Glycogen, Starch and Cellulose are polysaccharides, meaning they are made up of many monosaccharides linked together, and so take a long time for the body to breakdown. Glycogen is the storage form of carbohydrate in the body. Starch is the storage form of carbohydrate is plants, and cellulose which is a structural component of plants and acts as dietary fibre (Polysaccharide | chemical compound, 2019) .
Starch can be obtained from cereal grains such as corn, oats, wheat, barley and rice, and their products, legumes, potatoes and other root and tuber vegetables (Polysaccharides Definition, List, Functions, Food Examples, 2014).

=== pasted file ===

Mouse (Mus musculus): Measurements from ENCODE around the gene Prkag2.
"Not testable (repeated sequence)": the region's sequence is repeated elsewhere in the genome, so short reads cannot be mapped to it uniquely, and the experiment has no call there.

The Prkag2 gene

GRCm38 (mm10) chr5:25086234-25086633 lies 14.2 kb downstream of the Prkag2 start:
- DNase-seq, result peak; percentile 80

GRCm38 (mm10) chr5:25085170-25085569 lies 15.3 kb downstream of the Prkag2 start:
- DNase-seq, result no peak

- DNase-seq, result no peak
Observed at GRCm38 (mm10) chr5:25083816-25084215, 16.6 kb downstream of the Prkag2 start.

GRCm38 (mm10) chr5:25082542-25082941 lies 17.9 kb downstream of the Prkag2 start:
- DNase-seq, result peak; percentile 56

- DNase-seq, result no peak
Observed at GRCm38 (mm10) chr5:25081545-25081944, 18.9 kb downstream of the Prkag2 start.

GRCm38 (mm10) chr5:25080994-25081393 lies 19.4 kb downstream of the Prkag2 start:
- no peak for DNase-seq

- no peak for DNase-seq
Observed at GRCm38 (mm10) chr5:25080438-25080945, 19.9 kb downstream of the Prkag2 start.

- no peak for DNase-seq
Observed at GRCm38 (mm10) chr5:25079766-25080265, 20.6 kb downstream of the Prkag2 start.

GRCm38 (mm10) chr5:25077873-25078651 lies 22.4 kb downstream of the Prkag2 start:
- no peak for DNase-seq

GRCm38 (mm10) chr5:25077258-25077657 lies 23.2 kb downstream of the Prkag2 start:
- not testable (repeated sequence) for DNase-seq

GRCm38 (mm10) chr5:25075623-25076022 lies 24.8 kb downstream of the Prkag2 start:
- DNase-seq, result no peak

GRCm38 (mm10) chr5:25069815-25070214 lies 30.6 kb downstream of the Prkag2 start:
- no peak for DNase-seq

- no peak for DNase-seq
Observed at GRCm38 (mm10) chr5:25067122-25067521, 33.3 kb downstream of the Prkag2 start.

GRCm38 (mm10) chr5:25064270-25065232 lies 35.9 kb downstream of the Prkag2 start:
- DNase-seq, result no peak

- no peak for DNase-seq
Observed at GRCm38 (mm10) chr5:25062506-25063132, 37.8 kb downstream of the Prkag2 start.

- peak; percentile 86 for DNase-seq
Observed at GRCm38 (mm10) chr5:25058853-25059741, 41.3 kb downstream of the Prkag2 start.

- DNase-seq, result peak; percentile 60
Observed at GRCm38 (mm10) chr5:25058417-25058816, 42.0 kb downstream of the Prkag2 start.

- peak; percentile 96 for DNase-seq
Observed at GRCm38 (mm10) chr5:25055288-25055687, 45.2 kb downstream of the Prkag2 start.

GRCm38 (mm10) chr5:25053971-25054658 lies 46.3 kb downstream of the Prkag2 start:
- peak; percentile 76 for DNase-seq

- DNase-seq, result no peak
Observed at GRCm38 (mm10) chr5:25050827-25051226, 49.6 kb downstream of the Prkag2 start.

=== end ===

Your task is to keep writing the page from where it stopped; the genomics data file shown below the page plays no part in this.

Glycogen is a source of fuel for muscular activity. The body stores glycogen in the liver and muscles. An average of 80g of glycogen can be stored in the liver, this increases after meals and decreases after exercise or at night (Murray and Rosenbloom, 2018). Glycogen in the liver is used to help regulate blood glucose levels (Röder et al., 2016). A hormone produced by the α-cells of the islets of Langerhans in the pancreases called glucagon causes glycogen to be released into the bloodstream as glucose. This will maintain blood sugar levels to a normal rate of 4-6mmols/l. Insulin is another hormone released by the β-cells of the pancreases. It acts as a key to the cells so the glucose in the bloodstream can enter the cells and provide energy. People suffering from diabetes don’t produce insulin or glucagon. They must inject insulin or use a continuous insulin pump. If a diabetics sugar drops (hypoglycaemia), they must take sugar orally, or if they are unconscious, they are given a glucagon injection so glycogen can be released from the liver (Diabetes, 2018). Muscle can store more glycogen, an average of 500g with a range between 300-700g (Murray and Rosenbloom, 2018). For every 1g of glycogen stored, 3ml of water is stored (Fernández-Elías et al., 2015). Glycogen can be used as a fuel for exercise in both aerobic and anaerobic exercise. It is important for athletes to restore muscle glycogen after training or performance. This requires consuming a sufficient amount of carbohydrates soon after training or performance (Murray and Rosenbloom, 2018). The process of glycogen restoration begins during the first hour of recovery (Herman and Kahn, 2006). The uptake of glucose into the muscle takes place through glucose transporters called GLUT4 (Herman and Kahn, 2006). GLUT4 are stored in small vesicles in the muscles. During physical activity they relocate to the cell membrane where they transport glucose into the muscle cell. After physical activity they slowly recede back into the vesicle during the first hour post exercise, so the earlier carbohydrate is consumed, the better the glycogen restoration will be (Herman and Kahn, 2006).